Cate Trotter

Head of Trends, Insider Trends
Cate Trotter is the Founder and Head of Trends at Insider Trends, a leading London-based retail futures consultancy. Insider Trends helps brands such as Chanel, Marks & Spencer, Walmart, House of Fraser, Lancome, L’Oreal, Samsung, Clarins, Metro Group, Lego and EE innovate and create world-leading retail ecosystems. Insider Trends works with senior team members such as Chief Executives, Managing Directors and other C-Level professionals, specialising in retail trend presentations and retail safaris. Insider Trends' retail safaris give clients first-hand experience of the latest trends in action and introduces them to the innovators who can solve problems with the latest thinking and technology. Cate's work draws on the latest case studies, solid data, and insights from her personal connections with retail innovators. As Insider Trends delivers retail safaris in London, New York, Paris and Berlin, she often comments from her own experience of world-leading retail spaces. Visit:
  • Posted on: 03/13/2020

    Is a compelling Amazon alternative?

    This seems like a nice way for independent book stores to achieve a high-level of online customer experience. For a lot of small businesses the time and cost of running an ecommerce operation can mean that the experience is somewhat lacking. Others may not have the skills or resources to create their own ecom service in the first place. also benefits from being a single destination for all things indie. This helps with customer acquisition and visibility given that a lot of independent book seller websites may not even appear in the top search results. I can't see this being a bad thing for indies to get onboard with, especially with the commission and affiliate benefits. I'm not sure it will make a big dent in Amazon's sales -- especially where price is a consideration -- but I don't think that's the point. As noted above -- if can take a tiny percentage of sales from Amazon, then that's a big deal for the indie sector. It all comes down to the customers, but some shoppers are actively looking for Amazon/more local alternatives.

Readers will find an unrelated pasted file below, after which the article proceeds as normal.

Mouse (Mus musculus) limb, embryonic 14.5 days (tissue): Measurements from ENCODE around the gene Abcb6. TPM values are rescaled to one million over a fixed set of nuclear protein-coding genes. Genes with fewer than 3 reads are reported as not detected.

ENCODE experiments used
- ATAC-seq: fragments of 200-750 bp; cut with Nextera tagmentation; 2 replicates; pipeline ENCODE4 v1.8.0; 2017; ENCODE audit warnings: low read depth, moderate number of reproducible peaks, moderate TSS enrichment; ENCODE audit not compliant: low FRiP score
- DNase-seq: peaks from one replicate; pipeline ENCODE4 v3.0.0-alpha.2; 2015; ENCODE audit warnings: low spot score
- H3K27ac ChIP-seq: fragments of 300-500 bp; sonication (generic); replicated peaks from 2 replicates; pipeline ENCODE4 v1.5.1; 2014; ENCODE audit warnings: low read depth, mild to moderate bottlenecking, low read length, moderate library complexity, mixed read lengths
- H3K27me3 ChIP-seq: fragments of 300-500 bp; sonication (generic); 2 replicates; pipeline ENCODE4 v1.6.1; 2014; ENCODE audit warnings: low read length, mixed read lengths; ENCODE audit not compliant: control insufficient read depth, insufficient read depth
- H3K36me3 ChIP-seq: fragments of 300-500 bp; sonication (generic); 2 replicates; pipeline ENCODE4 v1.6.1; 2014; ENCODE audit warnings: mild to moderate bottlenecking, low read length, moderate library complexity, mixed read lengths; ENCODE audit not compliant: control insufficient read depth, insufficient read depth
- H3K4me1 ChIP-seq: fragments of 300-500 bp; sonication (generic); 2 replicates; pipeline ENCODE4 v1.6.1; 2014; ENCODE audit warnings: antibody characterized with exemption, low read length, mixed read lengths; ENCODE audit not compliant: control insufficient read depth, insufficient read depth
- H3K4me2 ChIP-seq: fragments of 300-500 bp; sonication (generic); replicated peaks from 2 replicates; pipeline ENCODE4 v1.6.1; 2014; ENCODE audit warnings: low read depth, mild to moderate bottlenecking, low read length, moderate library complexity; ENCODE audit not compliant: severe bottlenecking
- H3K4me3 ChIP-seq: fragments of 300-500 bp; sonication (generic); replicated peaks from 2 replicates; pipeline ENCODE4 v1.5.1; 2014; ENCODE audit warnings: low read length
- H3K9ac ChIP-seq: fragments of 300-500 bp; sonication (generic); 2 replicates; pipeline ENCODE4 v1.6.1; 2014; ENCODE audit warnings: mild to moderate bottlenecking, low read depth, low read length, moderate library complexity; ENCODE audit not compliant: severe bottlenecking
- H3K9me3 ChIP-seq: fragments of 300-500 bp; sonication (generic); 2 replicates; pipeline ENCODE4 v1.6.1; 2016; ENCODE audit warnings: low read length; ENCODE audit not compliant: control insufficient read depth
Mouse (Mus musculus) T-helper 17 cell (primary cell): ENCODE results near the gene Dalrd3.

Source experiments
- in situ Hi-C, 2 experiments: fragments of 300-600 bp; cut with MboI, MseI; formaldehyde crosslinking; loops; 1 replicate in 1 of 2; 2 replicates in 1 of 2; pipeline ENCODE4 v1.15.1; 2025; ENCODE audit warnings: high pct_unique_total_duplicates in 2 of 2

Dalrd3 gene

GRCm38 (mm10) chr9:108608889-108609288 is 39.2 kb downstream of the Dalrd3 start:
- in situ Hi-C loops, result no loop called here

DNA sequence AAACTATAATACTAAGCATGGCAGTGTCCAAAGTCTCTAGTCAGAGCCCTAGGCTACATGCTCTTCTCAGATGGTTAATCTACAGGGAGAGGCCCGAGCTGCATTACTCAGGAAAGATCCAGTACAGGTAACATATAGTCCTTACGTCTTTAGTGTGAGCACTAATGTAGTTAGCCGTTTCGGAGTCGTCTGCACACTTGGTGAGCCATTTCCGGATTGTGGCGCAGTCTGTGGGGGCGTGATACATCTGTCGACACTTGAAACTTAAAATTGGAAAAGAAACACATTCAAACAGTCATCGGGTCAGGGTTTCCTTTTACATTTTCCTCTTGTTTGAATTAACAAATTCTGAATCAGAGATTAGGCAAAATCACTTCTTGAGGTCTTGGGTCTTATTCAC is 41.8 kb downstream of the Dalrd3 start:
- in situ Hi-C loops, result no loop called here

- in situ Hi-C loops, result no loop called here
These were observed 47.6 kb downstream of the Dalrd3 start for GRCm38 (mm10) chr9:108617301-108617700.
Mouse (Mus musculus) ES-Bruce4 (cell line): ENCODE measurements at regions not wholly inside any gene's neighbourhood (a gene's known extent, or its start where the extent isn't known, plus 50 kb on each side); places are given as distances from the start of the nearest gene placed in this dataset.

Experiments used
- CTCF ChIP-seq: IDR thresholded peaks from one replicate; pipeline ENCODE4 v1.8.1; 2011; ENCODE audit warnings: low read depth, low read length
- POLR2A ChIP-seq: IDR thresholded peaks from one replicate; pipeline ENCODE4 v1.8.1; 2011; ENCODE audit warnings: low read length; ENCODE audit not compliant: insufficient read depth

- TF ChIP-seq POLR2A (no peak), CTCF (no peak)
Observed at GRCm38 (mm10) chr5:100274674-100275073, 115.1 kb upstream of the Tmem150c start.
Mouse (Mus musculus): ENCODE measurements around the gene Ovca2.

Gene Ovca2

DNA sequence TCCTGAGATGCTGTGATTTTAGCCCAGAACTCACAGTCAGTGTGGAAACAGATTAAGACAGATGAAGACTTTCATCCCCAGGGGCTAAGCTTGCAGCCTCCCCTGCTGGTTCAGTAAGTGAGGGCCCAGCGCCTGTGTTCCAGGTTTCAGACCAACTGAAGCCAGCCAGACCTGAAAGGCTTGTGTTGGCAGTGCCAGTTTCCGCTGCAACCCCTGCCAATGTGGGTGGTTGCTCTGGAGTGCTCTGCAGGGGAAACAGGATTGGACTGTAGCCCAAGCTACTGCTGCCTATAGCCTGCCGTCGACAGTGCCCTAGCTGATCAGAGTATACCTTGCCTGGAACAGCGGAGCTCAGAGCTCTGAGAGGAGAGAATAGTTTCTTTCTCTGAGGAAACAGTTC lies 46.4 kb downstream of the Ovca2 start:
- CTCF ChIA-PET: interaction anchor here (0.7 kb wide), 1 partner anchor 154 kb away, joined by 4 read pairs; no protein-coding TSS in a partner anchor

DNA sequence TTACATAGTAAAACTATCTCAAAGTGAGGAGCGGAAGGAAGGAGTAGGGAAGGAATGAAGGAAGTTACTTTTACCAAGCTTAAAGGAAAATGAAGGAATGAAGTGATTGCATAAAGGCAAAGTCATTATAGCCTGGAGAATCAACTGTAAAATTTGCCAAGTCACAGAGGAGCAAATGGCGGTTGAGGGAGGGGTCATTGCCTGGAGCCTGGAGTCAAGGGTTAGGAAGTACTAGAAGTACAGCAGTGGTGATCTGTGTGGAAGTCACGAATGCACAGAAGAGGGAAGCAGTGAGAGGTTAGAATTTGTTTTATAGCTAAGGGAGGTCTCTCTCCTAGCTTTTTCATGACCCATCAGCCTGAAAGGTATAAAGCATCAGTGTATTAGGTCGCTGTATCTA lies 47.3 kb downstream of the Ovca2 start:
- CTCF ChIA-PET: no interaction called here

• Posted on: 02/21/2020

    What does it take to make collaboration work within organizations?